I then moved to the Police Department as their new management analyst, and spent a little less than two years there before moving to a position as contracts and grants administrator for the Children’s Home. For the next five years, I worked for Arlene Happach in the accounting office, coordinating our state and federal grants and preparing our annual budget. Arlene was one of a handful of female mentors over the years that took a keen interest in aiding my professional and personal development.

Tell us about your wealth of political experience at the local, state and national levels.
While I had worked on campaigns since high school, Peoria afforded me a unique opportunity to become politically involved. In 2003, I met Aaron Schock at the home of our mutual friends, Dallas and Caryl D’hondt. Shortly after he was elected to the state legislature in 2004, I took a part-time job as his constituent outreach coordinator for the 92nd House District. I spent a year staffing neighborhood associations in the 92nd District, speaking to constituents about enrolling in state programs, and overseeing his Capitol Classroom program. Helping people understand the intricacies of local and state government and aiding them through the bureaucratic maze was very fulfilling.

About a year later, I was sitting in an Alzheimer’s Association board meeting when a fellow board member, Dr. Bill Hall, asked if I would ever consider teaching political science at the college level. I jumped at the opportunity, thinking I could juggle both part-time jobs with young children at home. I loved teaching, but after a few months the two part-time jobs became too much, and I resigned my position as constituent outreach coordinator to focus on teaching state and local government at Bradley.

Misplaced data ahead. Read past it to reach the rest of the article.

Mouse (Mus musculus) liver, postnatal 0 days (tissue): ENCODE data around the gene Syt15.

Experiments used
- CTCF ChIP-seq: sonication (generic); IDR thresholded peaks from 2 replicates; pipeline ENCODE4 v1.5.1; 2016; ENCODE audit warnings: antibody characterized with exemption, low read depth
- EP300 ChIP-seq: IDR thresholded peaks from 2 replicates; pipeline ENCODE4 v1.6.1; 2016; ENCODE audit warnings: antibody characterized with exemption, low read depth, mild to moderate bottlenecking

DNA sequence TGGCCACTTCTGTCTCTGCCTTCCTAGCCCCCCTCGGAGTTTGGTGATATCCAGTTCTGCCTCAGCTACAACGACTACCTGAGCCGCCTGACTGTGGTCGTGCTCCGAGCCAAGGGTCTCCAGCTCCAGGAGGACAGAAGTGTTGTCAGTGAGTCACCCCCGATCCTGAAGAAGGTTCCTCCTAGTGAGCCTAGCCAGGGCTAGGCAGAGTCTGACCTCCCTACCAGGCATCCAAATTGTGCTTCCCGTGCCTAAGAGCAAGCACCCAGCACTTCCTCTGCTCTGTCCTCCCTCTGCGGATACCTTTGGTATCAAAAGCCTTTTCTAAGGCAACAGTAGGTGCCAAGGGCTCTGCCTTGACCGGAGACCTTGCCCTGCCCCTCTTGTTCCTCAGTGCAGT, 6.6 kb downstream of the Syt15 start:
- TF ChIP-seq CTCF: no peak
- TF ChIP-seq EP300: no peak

During the summer of 2007, while teaching at Bradley, I received a call from Rep. Schock asking if we could catch up over coffee. He explained he was going to run for Congress and wanted me on his campaign team. I started work a month later as his field director. After Aaron was elected in 2008, I returned to teaching and thought I was finished with politics.

In 2011, I saw the need for new ideas and renewed energy in our local party. I wanted to build a bigger tent in Peoria by focusing on what united Republicans, not what divided them. I took the reins as party chairman in 2012, and when I left in 2016, we had twice the number of committeemen and more than double the money in the bank. We also secured the Illinois State Convention coming to Peoria for the first time in almost 30 years. I take great pride in what my team accomplished during my years as chair.